The Great Hall Exhibition Essays

Students from Professor Edward Sullivan's course Curatorial Practice - Curatorial Study: A Crossdisciplinary Approach reviewed Graphic Objects: Elaine Lustig Cohen's Sculptural Works.

By Kolleen Ku

November 1, 2018

Throughout the 1980s, the polymath graphic designer, artist, collector, and rare book dealer Elaine Lustig Cohen created a number of colorful box-like sculptures and three-dimensional reliefs. Unlike her graphic design commissions and later hard-edged paintings, the sculptures were rarely exhibited, and the reliefs had never been shown in public before now. Currently on view in Graphic Objects: Elaine Lustig Cohen’s Sculptural Works as part of the IFA’s Great Hall Exhibition Series, the artworks demonstrate how Lustig Cohen moved beyond the strictures of two-dimensional graphic design, and drew direct inspiration from European avant-gardes movements.

The playful, geometric qualities of Lustig Cohen’s sculptural objects can be traced back to her work as a graphic designer, such as her book-cover designs for Meridian Books and the Jewish Museum’s exhibition catalogs. Through the use of bold and colorful geometry, Lustig Cohen frequently played with spatial tensions and forces, interlocking and overlapping shapes, and the creation of illusionistic depth. Therefore, it is natural that the artist later gravitated towards exploring these formal concepts in three dimensions. While the reliefs can be viewed as a projection of her graphic designs into three-dimensional space, the sculptures instead have a flat, two-dimensional design transposed upon a conventional cuboid shape.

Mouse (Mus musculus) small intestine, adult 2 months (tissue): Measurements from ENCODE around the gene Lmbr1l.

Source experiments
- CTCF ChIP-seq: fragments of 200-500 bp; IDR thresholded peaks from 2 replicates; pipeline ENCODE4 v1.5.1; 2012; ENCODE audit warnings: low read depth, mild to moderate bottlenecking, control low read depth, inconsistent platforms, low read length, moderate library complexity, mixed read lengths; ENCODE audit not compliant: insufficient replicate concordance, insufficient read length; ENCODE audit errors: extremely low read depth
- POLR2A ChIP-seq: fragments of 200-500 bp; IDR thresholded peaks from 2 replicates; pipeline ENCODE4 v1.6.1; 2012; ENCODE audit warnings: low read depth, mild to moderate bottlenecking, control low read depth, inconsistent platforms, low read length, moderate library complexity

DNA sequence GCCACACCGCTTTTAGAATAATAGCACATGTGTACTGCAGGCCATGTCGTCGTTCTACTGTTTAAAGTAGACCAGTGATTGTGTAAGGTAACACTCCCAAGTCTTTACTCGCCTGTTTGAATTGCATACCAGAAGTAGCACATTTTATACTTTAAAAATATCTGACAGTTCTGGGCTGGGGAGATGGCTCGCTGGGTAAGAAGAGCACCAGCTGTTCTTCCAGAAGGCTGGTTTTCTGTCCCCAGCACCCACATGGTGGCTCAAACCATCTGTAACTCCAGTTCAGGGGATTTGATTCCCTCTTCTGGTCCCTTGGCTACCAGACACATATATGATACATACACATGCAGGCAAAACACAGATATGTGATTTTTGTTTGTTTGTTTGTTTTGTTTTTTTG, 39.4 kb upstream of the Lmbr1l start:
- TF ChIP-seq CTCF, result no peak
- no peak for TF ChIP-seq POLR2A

Beyond her pioneering work in graphic design, Lustig Cohen was also renowned for importing European modernism into an American context through her Upper East Side rare bookstore, Ex Libris. As the first bookshop in the United States dedicated to artists’ books, manifestos, and ephemera from the European avant-garde, Ex Libris’ collection spanned the movements of Italian Futurism, Russian Constructivism, German Expressionism, Dada, Surrealism, and more. Ex Libris’ catalogs and booklists, which were beautifully designed by Lustig Cohen and recently acquired by the Museum of Modern Art, can themselves be seen as a crash-course in modernist aesthetics, as she appropriated the visual language and iconography of each subject at hand. This demonstrates both the breadth and depth of Lustig Cohen’s familiarity with European modernist art history, which formed her primary source materials and inspiration.

Thus, Lustig Cohen’s sculptural works can be seen as directly influenced by Russian Constructivism, in particular the spatial constructions of Vladimir Tatlin and Aleksandr Rodchenko. Lustig Cohen’s reliefs, in particular, demonstrate similar characteristics of spatial dynamism, overlapping and projecting volumes, non-objectivity, and sense of faktura or truth to materials. The exposed grain and cracks of the wood, as well as the roughly-hewn, artisanal quality of the reliefs, reveal the artist’s hand and the inherent materiality of the object. The box-like sculptures, although no longer functional as actual storage devices, also contain visible hinges and lids, hinting at the Constructivist merging of art with everyday utility.

Elaine Lustig Cohen, Booklists for Ex Libris on the Russian Avant-Garde, 1979-1983

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